This comes from Positive Discipline, which is based on the work of Adler and Dreikurs. More here http://www.adlerian.us/dealing.htm.
The biggest clue for which mistaken goal your child is living in is how you feel.
Check the chart: annoyed, irritated, worried, guilty- attention; angry, challenged, threatened, defeated- power; hurt, disappointed, disbelieving, disgusted- revenge; despair, hopeless, helpless, inadequate- assumed inadequacy.
We all have a right to attention, power, empathy and help, but children do not know how to ask for these appropriately, or at a good time. Either do we, as adults, do we?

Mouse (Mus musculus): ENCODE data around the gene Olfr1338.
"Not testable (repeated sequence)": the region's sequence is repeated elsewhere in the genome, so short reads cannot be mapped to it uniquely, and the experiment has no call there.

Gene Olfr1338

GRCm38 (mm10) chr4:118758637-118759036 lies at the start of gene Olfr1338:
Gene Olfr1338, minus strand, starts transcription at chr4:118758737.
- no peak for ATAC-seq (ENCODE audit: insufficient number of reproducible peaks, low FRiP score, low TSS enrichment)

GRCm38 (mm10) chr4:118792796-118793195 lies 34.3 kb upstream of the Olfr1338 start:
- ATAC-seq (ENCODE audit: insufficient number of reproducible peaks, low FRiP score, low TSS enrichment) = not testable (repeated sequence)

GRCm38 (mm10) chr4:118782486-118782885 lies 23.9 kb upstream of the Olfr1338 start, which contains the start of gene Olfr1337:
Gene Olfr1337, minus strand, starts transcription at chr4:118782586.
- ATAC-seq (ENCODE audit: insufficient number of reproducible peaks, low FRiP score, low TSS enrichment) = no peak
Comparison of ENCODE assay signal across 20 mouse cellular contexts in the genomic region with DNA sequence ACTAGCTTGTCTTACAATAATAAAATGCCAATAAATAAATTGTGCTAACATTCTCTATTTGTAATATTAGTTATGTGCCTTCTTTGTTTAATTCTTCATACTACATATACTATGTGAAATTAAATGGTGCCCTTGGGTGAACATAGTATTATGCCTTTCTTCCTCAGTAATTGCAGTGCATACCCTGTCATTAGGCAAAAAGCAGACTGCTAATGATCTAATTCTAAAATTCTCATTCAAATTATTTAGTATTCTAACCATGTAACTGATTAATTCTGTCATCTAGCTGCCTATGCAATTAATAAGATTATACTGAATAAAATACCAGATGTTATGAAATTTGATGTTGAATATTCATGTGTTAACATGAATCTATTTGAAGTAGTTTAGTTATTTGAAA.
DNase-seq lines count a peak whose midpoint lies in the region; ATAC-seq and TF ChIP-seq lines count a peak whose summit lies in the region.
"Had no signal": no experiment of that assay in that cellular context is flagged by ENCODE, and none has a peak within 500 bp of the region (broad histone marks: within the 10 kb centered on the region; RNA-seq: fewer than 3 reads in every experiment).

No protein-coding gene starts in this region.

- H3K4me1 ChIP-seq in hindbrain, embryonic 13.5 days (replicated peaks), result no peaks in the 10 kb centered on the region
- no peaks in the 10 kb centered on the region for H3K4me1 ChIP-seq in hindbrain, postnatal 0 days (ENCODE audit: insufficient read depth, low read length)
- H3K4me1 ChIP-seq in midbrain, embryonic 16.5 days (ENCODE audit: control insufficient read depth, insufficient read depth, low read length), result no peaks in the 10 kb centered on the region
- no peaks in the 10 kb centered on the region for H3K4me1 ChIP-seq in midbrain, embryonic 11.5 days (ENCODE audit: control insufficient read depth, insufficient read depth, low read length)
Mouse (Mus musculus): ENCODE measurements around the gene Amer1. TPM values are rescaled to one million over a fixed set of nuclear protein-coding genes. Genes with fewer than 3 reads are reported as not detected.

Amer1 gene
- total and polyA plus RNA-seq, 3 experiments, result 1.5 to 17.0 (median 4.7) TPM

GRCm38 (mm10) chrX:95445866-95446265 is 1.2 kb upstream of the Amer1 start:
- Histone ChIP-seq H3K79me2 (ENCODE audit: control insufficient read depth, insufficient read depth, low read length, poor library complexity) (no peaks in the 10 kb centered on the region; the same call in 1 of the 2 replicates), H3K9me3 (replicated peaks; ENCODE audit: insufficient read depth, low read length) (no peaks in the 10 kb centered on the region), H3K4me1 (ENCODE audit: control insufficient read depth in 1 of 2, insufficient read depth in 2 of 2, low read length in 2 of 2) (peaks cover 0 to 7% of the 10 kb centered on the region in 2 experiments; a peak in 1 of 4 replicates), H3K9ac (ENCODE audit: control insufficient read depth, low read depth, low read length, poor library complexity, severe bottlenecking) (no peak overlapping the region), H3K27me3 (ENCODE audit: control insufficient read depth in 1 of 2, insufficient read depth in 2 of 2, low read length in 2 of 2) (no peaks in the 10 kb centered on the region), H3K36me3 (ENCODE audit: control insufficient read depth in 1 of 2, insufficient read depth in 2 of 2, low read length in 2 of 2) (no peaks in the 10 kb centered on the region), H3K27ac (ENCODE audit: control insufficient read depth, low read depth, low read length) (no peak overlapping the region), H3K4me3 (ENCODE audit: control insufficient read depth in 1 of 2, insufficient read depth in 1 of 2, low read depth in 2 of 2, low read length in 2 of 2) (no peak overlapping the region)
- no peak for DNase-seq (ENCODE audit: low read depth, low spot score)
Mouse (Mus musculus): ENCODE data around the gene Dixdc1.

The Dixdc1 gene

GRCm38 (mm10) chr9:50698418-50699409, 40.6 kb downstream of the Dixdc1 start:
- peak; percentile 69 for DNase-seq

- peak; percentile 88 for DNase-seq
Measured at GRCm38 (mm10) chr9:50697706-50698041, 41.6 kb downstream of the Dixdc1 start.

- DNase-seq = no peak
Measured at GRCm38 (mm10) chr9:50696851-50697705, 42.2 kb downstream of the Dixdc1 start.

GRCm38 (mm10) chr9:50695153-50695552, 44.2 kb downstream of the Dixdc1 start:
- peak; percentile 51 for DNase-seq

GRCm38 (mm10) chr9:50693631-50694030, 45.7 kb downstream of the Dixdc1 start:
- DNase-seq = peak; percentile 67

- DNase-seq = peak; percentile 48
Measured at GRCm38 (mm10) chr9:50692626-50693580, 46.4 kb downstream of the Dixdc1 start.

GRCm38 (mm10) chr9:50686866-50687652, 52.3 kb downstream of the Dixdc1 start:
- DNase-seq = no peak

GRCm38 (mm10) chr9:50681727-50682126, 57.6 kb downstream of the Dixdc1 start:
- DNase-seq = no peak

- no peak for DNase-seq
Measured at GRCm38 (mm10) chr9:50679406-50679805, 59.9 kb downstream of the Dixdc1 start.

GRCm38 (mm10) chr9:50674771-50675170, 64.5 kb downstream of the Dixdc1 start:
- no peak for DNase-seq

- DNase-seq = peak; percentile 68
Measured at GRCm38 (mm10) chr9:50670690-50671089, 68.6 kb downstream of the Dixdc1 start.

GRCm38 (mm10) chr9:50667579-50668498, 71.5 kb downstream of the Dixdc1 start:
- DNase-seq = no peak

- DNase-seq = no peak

So, again, we are teachers.
A parent friend told me a lovely story about a family member redirecting a “bad” child to her lap; he only wanted attention, and got it there. A power child needs some appropriate control; a revengeful child wants to be heard; a discouraged child needs some support, and less help.
Is this easy- no!
It may feel like rewarding bad behavior. This is old school thinking. If you have had a bad day, and want to tell your husband about it, what would happen to your relationship if he said: “If you can’t say anything pleasant, go to your room until you can.” Wow. However, he doesn’t have to be your doormat, either. He can say: “I hear you’ve had a rough day; so have I. I’m going to walk the dog, and then I’ll be ready to hear your news when I get back.” Respect for everybody.